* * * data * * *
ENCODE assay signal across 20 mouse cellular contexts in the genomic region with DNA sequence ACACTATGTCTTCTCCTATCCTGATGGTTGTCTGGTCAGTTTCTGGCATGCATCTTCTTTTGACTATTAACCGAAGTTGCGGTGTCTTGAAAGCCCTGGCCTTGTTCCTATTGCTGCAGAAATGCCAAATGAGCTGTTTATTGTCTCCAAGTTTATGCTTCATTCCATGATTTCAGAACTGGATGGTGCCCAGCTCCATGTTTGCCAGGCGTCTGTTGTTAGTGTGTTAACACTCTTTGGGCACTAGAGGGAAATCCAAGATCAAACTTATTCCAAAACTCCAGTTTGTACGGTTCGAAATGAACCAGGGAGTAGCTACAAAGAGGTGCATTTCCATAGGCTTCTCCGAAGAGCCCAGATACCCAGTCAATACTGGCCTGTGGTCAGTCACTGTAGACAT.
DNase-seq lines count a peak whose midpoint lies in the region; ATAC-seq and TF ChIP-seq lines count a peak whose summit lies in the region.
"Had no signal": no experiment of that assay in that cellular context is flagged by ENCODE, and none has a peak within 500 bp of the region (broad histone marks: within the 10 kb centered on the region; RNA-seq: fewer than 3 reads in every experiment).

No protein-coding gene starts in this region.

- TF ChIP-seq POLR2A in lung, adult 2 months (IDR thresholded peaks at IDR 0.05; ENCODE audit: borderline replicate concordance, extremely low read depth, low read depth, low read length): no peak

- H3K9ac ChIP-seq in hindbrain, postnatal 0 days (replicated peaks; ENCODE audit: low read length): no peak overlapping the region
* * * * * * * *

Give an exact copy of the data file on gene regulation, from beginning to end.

ENCODE assay signal across 20 mouse cellular contexts in the genomic region with DNA sequence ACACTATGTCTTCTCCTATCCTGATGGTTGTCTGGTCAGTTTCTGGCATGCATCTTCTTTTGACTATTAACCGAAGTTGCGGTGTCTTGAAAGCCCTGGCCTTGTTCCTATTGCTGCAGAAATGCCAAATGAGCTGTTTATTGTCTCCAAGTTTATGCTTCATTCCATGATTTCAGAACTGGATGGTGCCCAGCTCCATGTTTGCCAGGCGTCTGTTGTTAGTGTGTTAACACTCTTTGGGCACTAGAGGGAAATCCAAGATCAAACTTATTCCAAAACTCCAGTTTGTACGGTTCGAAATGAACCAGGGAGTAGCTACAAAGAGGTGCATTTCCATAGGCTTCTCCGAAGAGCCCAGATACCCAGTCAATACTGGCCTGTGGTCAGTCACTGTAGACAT.
DNase-seq lines count a peak whose midpoint lies in the region; ATAC-seq and TF ChIP-seq lines count a peak whose summit lies in the region.
"Had no signal": no experiment of that assay in that cellular context is flagged by ENCODE, and none has a peak within 500 bp of the region (broad histone marks: within the 10 kb centered on the region; RNA-seq: fewer than 3 reads in every experiment).

No protein-coding gene starts in this region.

- TF ChIP-seq POLR2A in lung, adult 2 months (IDR thresholded peaks at IDR 0.05; ENCODE audit: borderline replicate concordance, extremely low read depth, low read depth, low read length): no peak

- H3K9ac ChIP-seq in hindbrain, postnatal 0 days (replicated peaks; ENCODE audit: low read length): no peak overlapping the region